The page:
Pervasive environmental chemicals impair oligodendrocyte development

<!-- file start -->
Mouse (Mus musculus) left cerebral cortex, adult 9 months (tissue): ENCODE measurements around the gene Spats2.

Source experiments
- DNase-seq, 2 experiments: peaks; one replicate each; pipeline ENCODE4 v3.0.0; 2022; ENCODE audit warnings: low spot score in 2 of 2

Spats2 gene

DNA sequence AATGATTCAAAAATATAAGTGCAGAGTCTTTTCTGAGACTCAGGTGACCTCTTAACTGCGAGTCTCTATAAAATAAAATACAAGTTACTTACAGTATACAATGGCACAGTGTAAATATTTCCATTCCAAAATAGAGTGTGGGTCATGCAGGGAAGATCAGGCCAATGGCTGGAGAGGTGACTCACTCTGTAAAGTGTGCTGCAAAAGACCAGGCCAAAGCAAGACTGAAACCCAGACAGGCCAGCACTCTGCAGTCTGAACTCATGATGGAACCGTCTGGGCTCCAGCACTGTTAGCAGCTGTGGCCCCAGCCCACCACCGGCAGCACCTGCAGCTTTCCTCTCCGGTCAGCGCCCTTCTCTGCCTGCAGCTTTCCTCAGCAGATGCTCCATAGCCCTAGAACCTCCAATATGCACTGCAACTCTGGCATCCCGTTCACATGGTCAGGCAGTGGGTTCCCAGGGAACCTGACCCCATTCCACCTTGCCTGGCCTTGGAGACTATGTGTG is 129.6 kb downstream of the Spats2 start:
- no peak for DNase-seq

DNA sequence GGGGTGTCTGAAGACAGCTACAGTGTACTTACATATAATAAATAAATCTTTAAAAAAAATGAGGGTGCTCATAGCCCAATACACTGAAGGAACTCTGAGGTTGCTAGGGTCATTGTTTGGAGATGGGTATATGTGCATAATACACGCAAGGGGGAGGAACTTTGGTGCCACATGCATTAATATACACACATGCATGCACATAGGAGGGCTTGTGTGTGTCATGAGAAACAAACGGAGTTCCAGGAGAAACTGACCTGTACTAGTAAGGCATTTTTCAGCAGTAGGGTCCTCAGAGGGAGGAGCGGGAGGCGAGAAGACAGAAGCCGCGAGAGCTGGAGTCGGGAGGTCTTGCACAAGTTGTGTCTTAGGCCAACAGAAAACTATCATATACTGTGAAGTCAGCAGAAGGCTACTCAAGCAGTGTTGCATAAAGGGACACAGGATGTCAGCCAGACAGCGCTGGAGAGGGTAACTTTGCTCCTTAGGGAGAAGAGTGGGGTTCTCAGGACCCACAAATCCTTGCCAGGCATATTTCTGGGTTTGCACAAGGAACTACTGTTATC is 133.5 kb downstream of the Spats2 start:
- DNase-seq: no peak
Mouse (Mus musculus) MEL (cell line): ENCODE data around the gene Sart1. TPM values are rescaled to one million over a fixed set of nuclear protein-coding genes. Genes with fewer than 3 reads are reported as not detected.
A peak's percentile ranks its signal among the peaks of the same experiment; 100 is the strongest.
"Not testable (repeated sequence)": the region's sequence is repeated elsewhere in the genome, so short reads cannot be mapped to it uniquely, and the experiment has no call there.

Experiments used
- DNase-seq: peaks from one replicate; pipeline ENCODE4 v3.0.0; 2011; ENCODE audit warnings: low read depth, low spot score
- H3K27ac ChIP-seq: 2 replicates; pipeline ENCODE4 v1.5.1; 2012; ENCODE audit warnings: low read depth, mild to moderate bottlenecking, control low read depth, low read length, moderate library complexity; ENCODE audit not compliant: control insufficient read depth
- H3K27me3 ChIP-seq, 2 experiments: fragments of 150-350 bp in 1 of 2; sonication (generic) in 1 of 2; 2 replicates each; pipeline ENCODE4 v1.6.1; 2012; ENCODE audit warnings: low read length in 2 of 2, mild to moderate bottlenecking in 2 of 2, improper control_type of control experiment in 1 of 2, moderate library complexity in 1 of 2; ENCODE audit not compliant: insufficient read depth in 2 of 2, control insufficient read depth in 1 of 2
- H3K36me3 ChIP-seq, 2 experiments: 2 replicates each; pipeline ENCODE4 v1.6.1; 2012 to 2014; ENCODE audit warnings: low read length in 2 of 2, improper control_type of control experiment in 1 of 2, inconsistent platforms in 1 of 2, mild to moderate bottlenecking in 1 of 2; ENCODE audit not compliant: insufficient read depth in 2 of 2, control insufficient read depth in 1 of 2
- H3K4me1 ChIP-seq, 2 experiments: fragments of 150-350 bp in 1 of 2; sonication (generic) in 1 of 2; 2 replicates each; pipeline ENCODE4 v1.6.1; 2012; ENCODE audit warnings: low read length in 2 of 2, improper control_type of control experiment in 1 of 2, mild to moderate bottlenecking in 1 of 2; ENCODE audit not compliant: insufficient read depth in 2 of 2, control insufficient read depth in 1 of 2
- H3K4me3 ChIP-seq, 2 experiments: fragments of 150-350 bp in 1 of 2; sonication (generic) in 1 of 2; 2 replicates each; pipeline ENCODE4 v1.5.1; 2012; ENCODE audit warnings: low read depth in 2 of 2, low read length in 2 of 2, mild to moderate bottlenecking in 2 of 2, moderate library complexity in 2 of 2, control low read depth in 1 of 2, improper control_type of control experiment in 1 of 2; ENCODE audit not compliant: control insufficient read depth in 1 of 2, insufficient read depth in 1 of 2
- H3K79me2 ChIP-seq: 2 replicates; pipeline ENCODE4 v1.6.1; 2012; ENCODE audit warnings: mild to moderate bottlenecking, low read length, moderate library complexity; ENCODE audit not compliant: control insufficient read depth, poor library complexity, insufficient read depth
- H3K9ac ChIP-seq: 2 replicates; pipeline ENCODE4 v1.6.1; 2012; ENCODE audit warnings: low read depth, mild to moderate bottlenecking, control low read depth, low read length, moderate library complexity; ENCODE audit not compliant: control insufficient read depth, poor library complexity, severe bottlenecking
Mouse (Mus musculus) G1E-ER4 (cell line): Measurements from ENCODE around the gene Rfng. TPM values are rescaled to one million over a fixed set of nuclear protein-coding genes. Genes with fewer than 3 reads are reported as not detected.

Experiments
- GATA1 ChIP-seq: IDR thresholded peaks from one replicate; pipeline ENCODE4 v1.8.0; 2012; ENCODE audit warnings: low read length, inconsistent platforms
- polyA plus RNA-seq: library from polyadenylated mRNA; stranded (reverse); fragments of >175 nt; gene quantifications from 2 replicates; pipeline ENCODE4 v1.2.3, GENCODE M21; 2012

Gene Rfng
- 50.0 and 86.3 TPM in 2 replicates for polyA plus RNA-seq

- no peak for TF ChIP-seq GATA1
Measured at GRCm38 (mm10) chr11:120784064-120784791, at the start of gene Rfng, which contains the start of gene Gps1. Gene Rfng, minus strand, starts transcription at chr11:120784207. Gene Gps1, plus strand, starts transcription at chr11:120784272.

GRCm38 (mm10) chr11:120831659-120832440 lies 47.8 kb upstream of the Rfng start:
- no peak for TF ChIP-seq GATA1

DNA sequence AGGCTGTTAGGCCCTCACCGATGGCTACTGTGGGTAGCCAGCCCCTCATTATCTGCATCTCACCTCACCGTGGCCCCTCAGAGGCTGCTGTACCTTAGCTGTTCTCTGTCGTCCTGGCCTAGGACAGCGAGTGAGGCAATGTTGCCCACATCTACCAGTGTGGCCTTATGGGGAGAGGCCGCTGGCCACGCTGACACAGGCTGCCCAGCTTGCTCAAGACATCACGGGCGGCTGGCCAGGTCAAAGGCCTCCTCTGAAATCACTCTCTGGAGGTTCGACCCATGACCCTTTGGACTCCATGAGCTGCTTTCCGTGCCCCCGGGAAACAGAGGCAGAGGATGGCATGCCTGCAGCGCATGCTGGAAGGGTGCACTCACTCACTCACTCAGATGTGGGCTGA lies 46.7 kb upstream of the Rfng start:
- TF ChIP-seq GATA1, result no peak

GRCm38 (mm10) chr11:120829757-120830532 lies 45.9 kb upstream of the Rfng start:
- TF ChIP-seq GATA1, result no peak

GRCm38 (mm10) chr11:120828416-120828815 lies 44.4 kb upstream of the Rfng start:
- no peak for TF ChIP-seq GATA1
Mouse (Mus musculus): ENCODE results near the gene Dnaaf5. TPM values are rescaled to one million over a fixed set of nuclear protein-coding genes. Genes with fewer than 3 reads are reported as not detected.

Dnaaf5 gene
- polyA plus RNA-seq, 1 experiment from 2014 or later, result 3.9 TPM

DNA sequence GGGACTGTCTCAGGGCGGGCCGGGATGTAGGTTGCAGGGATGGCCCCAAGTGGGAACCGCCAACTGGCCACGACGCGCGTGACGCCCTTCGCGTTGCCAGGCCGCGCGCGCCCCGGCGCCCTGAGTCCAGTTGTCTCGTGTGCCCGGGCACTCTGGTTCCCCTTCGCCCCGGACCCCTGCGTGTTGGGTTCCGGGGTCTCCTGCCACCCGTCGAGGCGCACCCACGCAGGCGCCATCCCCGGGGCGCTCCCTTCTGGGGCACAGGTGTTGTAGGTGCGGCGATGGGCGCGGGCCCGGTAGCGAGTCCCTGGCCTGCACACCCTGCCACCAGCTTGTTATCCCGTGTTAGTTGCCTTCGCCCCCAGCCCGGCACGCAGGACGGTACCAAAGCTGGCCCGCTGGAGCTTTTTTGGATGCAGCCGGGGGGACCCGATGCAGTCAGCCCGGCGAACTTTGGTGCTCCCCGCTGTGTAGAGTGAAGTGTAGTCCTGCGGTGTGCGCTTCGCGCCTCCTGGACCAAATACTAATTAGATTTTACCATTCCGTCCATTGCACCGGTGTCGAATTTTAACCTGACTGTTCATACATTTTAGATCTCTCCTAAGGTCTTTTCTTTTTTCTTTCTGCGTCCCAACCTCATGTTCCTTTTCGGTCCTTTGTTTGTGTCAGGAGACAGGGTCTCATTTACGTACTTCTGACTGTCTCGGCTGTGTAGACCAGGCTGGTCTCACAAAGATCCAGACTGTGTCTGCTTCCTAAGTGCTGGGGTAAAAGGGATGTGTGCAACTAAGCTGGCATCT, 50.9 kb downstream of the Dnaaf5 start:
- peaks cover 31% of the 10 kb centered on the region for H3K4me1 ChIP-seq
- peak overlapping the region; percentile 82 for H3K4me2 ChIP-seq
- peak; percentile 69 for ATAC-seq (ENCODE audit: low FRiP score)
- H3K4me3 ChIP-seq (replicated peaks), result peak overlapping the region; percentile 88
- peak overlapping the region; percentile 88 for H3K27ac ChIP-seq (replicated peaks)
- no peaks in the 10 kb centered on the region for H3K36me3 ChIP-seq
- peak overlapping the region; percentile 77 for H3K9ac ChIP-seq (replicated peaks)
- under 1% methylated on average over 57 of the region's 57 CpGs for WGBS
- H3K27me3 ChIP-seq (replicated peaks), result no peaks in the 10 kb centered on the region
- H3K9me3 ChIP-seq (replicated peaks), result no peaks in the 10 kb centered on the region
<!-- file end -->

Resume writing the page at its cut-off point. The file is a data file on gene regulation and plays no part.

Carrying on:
Exposure to environmental chemicals can impair neurodevelopment, and oligodendrocytes may be particularly vulnerable, as their development extends from gestation into adulthood. However, few environmental chemicals have been assessed for potential risks to oligodendrocytes. Here, using a high-throughput developmental screen in cultured cells, we identified environmental chemicals in two classes that disrupt oligodendrocyte development through distinct mechanisms. Quaternary compounds, ubiquitous in disinfecting agents and personal care products, were potently and selectively cytotoxic to developing oligodendrocytes, whereas organophosphate flame retardants, commonly found in household items such as furniture and electronics, prematurely arrested oligodendrocyte maturation. Chemicals from each class impaired oligodendrocyte development postnatally in mice and in a human 3D organoid model of prenatal cortical development. Analysis of epidemiological data showed that adverse neurodevelopmental outcomes were associated with childhood exposure to the top organophosphate flame retardant identified by our screen. This work identifies toxicological vulnerabilities for oligodendrocyte development and highlights the need for deeper scrutiny of these compounds’ impacts on human health.

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